Coping with bladder control problems /urinary incontinence
- Talk to a doctor
- Keep a leak diary
- Reduce irritating foods & drinks
- Pay attention to when & how much you drink liquids
- Kegels / pelvic floor muscle training
- Bladder retraining
- Reduce coughing
- Our bottom line: Does it help?
- Helps for these symptoms
- May help for these symptoms
- Risks, side effects, & quality of life concerns
- If I want to try this, what are my next steps
- More of the science
TALK TO YOUR DOCTOR
The first thing we suggest is talk with your doctor. Your doctor will try to find the underlying cause and to suggest possible treatments. They will also review your current drugs to see if they may be making things worse. They may suggest:
- Stopping use of a current medicine. Some drugs, such as sleep aids, diuretics, and antidepressants, may cause leakage by interfering with the signals between your brain and your bladder.
- Antibiotics, if the cause is a urinary tract infection.
- A drug to control the incontinence, such as duloxetine or anticholinergics like solifenacin and oxybutynin.
KEEP A LEAK DIARY
It can be helpful to keep a diary for a few days to see patterns and to show your doctor. It will help your doctor find the cause of your incontinence and pinpoint the right treatments. You can record how often you leak, get up at night to urinate, or have urgency to urinate. You can also track foods that that might irritate your bladder, your fluid intake, and activities that made you leak. Try printing and using this diary.
REDUCE IRRITATING FOOD & DRINKS
Some things we eat and drink may irritate the bladder and may make urgency worse. Try quitting then for a week and then add them back one at a time. Or eliminate one for a week and see if it helps. Then try another one. Then another, one at a time. These potential irritants include:
- Coffee and tea – even if they don’t have caffeine.
- Acidic fruits like oranges, grapefruits, lemons and limes, and fruit juices
- Spicy foods
- Tomato-based products
- Carbonated drinks
- Artificial sweeteners
PAY ATTENTION TO WHEN AND HOW MUCH YOU DRINK LIQUIDS
- Drink fewer liquids in the hours before bed.
- Highly concentrated urine (darker color) can irritate the bladder. Concentrated urine after you wake in the morning is normal. At other times, it’s a sign you need to drink more fluids. (Some vitamin pills may routinely turn your urine a darker color the next time you pee.) If you don’t drink many fluids during the day and your urine seems very concentrated, try drinking more water. This will make your urine less concentrated and may decrease urgency.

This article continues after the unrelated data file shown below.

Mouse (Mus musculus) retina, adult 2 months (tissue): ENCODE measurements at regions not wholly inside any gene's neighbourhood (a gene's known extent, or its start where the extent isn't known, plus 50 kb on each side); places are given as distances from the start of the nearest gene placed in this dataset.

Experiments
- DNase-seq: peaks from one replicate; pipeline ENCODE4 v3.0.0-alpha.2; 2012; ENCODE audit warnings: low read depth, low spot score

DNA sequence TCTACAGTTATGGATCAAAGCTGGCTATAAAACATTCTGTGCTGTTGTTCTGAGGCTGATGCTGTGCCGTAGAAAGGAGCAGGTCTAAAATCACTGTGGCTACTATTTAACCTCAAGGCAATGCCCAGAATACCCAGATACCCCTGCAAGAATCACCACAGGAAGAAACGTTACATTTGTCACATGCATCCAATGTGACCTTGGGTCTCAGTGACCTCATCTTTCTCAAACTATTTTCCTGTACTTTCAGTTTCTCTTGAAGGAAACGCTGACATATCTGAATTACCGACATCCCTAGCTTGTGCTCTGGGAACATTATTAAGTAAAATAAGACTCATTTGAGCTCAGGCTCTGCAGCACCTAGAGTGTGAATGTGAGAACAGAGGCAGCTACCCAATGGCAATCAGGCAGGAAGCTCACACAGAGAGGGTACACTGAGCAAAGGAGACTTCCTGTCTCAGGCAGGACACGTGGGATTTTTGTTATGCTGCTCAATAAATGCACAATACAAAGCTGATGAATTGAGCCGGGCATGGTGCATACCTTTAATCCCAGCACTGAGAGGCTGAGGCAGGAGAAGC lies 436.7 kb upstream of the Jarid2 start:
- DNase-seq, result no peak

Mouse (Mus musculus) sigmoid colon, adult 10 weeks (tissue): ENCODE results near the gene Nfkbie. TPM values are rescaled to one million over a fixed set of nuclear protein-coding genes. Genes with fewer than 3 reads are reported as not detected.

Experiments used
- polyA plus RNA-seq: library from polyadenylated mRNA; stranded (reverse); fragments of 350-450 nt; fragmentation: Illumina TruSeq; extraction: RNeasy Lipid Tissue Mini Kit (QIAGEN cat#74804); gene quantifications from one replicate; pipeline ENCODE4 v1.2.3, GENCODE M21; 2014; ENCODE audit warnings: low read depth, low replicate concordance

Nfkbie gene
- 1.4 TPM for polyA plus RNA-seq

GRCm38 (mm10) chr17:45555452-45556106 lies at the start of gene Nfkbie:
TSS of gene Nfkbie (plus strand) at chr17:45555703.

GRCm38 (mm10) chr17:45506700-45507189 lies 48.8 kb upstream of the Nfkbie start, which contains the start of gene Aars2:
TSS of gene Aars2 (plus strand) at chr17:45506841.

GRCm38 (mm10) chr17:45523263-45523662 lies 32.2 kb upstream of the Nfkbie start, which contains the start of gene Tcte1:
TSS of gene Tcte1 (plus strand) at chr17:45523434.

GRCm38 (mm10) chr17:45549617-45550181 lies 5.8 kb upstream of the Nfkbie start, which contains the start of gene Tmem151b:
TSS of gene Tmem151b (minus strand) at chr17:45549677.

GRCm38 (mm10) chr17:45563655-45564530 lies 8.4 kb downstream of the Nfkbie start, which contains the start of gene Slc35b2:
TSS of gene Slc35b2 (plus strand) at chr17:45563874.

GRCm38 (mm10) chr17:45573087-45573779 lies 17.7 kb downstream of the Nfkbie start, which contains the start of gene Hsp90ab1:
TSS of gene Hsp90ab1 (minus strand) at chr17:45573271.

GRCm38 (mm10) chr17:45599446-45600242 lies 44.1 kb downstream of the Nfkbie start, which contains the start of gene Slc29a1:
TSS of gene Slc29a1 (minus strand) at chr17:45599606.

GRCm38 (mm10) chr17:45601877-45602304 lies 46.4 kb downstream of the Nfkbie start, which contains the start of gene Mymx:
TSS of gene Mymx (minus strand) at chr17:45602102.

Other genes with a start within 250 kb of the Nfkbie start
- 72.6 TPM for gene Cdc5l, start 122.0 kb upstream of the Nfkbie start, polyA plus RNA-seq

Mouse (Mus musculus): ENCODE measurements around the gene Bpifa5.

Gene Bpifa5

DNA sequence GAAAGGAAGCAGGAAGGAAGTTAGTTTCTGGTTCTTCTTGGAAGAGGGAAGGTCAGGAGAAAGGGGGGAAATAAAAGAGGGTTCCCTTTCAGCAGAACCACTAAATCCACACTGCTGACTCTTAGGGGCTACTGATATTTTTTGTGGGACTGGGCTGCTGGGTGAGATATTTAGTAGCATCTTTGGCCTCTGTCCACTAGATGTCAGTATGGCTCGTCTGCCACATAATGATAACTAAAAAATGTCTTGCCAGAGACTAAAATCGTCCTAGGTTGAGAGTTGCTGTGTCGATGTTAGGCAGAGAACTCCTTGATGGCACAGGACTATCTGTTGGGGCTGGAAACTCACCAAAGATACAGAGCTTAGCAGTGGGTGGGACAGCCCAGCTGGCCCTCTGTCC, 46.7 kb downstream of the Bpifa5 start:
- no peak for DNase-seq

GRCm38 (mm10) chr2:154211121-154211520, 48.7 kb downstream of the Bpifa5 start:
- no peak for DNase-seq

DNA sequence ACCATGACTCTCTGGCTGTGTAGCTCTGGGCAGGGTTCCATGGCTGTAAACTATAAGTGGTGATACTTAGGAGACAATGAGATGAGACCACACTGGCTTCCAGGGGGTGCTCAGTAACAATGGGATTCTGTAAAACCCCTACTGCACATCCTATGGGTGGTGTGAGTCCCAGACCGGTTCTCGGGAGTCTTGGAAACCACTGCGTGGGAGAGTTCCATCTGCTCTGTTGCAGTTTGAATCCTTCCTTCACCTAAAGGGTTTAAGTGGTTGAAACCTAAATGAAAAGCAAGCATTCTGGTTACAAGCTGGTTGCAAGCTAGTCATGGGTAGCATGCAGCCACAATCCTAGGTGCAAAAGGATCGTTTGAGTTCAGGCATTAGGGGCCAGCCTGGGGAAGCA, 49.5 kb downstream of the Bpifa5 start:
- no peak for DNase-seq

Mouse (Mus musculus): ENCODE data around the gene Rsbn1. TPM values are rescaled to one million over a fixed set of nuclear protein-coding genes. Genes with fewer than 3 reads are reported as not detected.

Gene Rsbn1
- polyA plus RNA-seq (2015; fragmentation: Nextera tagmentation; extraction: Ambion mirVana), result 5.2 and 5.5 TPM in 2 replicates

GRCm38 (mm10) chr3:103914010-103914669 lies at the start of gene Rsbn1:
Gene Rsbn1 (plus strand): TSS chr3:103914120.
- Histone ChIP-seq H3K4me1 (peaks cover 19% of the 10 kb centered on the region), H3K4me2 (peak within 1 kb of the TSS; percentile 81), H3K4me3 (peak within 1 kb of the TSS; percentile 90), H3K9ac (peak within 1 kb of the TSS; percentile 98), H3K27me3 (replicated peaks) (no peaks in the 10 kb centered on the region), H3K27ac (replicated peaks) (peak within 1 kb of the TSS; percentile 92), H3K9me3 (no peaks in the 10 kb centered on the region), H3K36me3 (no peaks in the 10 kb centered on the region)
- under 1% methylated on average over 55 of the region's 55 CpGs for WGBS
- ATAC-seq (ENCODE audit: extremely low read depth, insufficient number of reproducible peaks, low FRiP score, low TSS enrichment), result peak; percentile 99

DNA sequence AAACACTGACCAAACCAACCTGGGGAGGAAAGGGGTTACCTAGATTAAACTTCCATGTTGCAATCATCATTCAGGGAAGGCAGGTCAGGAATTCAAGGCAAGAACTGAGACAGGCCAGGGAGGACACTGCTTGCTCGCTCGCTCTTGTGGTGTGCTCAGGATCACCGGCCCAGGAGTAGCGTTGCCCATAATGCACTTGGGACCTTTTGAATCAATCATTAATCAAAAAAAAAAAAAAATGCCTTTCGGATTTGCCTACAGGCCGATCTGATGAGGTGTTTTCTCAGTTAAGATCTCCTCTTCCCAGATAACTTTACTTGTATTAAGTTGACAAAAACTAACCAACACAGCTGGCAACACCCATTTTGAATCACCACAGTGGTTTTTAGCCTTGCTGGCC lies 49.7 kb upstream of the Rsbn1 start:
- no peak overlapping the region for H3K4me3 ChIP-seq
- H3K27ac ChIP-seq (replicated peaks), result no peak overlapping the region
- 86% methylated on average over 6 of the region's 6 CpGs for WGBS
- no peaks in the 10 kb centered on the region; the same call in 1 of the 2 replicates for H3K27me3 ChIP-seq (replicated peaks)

KEGELS /PELVIC FLOOR MUSCLE TRAINING
Kegels, also called pelvic floor muscle training (PFMT) is an exercise done to improve pelvic floor muscle strength, power, and endurance. Research shows that pelvic floor muscle training helps women who have either stress or urge urinary incontinence. In 1936 Dr. Arnold Kegel introduced PFMT into modern medicine. However, its roots are in ancient Chinese medicine. To build up your strength, you need to do them frequently and correctly.
How to do Kegels. The first step is to find the right muscles. Learn which muscles they are by stopping your pee mid-stream. Then try to replicate contracting those same muscles when you are not peeing. (It’s important to not keep contracting the muscles while peeing, which can lead to more urination problems.) It should feel like you are squeezing and lifting your pelvic floor.
If you are doing them correctly, no one should be able to tell that you are doing them. You can check yourself by sitting in front of a mirror. If your body moves up and down, then you are incorrectly using your thigh or buttocks instead of the pelvic floor muscles. You should not feel your stomach move if your put your hand on it. Keep breathing normally.
If you have any concerns about whether you are doing them correctly, talk to your OB/GYN, urologist, or a physical therapist specializing in pelvic floor muscle training.
How often to do Kegels. Some exercises schedules build strength, while others build endurance. The difference is in how many repetitions you do, how long you hold the muscles tight, and whether you build strength by increasing the effort for each contraction.